Your water heater is probably the most underappreciated appliance in your home. Seriously – without your water heater, you don’t have any of these luxuries:
- Steamy showers
- Hot baths
- Sanitized dishes
- Sanitized towels and sheets
- Hot water, period.
Given the importance of the water heater, do you truly know enough about it? We’re here with some things to keep in mind when it comes to replacing, maintaining, and servicing your water heater.
The typical lifespan of residential water heaters is about ten to twelve years.
Natural gas and electric water heaters will usually last about a decade before you need to consider replacing the system. If you are not sure about the age of your water heater, the date the system was manufactured will be shown in the serial number which you can find on the label on the water heater tank.
Aging water heaters are nothing to mess around with. A water heater that is 10 years or older is at higher risk of getting a leak and resulting in water damage to your home. If your water heater is positioned in your attic or above the first floor, the possibility of catastrophic damage goes up. Be sure you have your water heater maintenance yearly to keep any leaks from damaging your home.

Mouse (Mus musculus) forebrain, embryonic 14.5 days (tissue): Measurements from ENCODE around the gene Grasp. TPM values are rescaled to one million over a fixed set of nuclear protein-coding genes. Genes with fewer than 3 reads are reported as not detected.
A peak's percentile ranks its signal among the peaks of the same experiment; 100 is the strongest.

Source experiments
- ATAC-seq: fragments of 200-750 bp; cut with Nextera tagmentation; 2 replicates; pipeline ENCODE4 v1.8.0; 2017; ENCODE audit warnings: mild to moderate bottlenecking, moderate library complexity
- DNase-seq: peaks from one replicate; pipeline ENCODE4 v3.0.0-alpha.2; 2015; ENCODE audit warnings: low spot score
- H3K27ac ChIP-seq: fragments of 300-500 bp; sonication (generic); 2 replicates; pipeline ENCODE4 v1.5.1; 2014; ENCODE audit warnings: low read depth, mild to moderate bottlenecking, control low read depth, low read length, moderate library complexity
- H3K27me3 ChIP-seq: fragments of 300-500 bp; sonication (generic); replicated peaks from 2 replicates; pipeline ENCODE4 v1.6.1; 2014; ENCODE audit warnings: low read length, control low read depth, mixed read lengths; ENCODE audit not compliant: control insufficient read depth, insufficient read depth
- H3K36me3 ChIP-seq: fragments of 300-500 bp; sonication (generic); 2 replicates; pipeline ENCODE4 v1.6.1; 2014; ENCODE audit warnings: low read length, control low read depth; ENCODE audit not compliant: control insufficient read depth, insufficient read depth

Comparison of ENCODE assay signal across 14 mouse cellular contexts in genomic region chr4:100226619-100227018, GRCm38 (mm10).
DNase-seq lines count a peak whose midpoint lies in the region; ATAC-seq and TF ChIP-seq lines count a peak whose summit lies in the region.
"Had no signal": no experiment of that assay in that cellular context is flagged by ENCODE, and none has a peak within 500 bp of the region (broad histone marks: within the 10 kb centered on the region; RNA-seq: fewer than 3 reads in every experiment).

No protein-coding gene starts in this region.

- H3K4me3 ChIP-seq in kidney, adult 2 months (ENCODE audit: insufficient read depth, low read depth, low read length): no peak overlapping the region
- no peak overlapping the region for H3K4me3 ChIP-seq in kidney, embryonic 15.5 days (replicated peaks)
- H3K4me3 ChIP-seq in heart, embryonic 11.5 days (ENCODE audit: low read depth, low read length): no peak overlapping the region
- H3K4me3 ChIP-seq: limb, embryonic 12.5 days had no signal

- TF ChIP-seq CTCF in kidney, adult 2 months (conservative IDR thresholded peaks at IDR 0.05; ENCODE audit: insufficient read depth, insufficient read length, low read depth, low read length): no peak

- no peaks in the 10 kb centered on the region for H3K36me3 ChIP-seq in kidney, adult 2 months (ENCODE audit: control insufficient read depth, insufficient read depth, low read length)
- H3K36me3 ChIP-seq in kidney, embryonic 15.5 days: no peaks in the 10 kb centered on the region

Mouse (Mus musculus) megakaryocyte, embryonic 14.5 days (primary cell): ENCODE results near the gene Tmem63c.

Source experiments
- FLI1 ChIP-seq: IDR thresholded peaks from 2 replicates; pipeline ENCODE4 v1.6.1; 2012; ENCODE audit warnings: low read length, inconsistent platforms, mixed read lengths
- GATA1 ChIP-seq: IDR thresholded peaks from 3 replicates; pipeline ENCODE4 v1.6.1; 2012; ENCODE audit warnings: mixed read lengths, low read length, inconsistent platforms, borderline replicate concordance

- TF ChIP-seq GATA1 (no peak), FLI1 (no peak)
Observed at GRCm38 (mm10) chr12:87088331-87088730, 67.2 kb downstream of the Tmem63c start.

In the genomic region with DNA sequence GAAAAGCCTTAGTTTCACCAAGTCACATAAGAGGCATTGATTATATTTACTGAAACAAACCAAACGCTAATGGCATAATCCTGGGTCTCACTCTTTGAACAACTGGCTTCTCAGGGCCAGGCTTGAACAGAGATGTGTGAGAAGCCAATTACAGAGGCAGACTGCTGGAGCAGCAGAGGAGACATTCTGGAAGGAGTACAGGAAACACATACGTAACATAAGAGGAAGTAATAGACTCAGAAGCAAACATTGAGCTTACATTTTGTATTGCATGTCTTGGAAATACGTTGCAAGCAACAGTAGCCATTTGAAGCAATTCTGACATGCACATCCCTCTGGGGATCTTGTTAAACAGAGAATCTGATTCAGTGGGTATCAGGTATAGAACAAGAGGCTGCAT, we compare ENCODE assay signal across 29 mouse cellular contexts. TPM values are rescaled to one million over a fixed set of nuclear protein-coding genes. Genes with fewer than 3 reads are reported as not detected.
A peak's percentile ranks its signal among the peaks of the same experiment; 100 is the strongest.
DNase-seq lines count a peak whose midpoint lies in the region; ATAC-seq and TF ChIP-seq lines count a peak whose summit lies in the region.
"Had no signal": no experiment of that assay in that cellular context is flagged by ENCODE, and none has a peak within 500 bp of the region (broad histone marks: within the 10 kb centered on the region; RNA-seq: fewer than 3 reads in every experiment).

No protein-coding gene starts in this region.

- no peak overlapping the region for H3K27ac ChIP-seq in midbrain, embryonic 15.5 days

The most common breakdown of residential water heaters that will entail replacement is a leaking tank.
It is best to have your installer place the water heater in a drain pan with piping that allows the pan to drain to the outside of your home and decrease the potential of water damage. All water heaters should have a operational and accessible shut-off valve on the inlet water supply to the tank, and a ball-type valve on the gas supply. For electric water heaters, an electrical shut off should be located close by.
If a water heater is “undersized,” in particular a gas water heater, the equipment will malfunction in a shorter period of time.
When a gas water heater is consistently depleted of hot water due to substantial hot water utilization, the gas burner discharges more often which can create heavy condensation on the outside of the tank. The condensation can cause more expeditious deterioration of the steel tank. Additionally, the severe heat from the gas burner on the underside of the water heater tank can also take its toll on the glass lining on the interior of the tank, which decreases the life cycle of the water heater.
Water Heater sizing is a significant replacement consideration.
The water supply cause all water heaters to be under pressure, and as water is heated, it expands creating even more pressure. When thinking about replacing a water heater, it’s usually better to go with a larger 50 gallon tank, rather than a 30 or 40 gallon tank, as long as the location will accept the larger size. The bigger tank will also give you more hot water capacity.